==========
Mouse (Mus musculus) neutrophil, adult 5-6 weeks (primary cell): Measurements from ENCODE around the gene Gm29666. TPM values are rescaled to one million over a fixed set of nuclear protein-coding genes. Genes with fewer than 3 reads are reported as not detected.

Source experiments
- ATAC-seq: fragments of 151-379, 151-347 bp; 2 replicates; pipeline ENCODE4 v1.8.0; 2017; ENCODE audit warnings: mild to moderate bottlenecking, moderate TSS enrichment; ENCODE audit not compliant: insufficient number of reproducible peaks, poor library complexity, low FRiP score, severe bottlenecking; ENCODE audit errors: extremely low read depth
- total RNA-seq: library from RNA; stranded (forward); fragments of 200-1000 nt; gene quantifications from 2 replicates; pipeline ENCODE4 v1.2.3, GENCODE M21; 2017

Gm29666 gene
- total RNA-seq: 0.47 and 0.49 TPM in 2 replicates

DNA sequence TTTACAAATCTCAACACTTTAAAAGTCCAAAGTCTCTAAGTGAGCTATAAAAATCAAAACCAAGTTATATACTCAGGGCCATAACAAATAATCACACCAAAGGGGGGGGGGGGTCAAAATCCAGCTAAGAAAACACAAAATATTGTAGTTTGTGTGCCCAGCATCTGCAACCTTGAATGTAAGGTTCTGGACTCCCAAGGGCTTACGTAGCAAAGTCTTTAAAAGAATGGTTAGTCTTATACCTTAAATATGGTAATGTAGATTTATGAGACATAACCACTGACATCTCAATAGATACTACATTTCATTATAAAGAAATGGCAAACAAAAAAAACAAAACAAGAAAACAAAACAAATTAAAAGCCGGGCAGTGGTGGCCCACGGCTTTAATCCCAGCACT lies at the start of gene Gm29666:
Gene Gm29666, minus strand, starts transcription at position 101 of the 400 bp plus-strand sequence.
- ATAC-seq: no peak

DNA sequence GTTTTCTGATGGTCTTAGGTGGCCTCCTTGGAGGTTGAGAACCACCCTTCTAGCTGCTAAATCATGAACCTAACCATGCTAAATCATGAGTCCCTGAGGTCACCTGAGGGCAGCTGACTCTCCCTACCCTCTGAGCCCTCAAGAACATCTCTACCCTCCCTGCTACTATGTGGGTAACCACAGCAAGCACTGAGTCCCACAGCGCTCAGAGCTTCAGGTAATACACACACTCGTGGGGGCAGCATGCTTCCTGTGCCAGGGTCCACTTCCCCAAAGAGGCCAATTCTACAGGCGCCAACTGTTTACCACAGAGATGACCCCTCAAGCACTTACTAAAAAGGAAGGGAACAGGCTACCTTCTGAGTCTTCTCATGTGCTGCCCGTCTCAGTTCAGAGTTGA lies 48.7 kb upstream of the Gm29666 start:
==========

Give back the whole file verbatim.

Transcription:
Mouse (Mus musculus) neutrophil, adult 5-6 weeks (primary cell): Measurements from ENCODE around the gene Gm29666. TPM values are rescaled to one million over a fixed set of nuclear protein-coding genes. Genes with fewer than 3 reads are reported as not detected.

Source experiments
- ATAC-seq: fragments of 151-379, 151-347 bp; 2 replicates; pipeline ENCODE4 v1.8.0; 2017; ENCODE audit warnings: mild to moderate bottlenecking, moderate TSS enrichment; ENCODE audit not compliant: insufficient number of reproducible peaks, poor library complexity, low FRiP score, severe bottlenecking; ENCODE audit errors: extremely low read depth
- total RNA-seq: library from RNA; stranded (forward); fragments of 200-1000 nt; gene quantifications from 2 replicates; pipeline ENCODE4 v1.2.3, GENCODE M21; 2017

Gm29666 gene
- total RNA-seq: 0.47 and 0.49 TPM in 2 replicates

DNA sequence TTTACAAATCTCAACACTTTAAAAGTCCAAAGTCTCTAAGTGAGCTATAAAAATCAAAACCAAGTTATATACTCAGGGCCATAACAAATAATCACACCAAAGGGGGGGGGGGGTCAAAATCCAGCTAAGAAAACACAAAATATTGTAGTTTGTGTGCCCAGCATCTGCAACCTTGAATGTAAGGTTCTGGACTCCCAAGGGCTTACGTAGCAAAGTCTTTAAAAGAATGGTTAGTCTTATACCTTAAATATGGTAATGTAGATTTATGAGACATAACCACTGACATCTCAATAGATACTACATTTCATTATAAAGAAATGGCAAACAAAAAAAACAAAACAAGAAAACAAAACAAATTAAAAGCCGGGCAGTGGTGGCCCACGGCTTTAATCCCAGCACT lies at the start of gene Gm29666:
Gene Gm29666, minus strand, starts transcription at position 101 of the 400 bp plus-strand sequence.
- ATAC-seq: no peak

DNA sequence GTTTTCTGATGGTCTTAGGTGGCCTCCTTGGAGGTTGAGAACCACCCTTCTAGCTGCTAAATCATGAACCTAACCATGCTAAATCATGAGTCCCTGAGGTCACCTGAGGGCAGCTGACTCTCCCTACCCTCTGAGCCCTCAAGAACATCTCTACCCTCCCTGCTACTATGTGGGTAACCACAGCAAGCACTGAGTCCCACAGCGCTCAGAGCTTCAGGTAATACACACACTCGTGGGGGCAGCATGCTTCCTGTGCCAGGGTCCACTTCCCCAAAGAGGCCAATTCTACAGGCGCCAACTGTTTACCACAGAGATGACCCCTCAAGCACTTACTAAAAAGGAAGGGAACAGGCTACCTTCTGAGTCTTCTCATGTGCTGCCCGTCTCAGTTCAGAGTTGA lies 48.7 kb upstream of the Gm29666 start: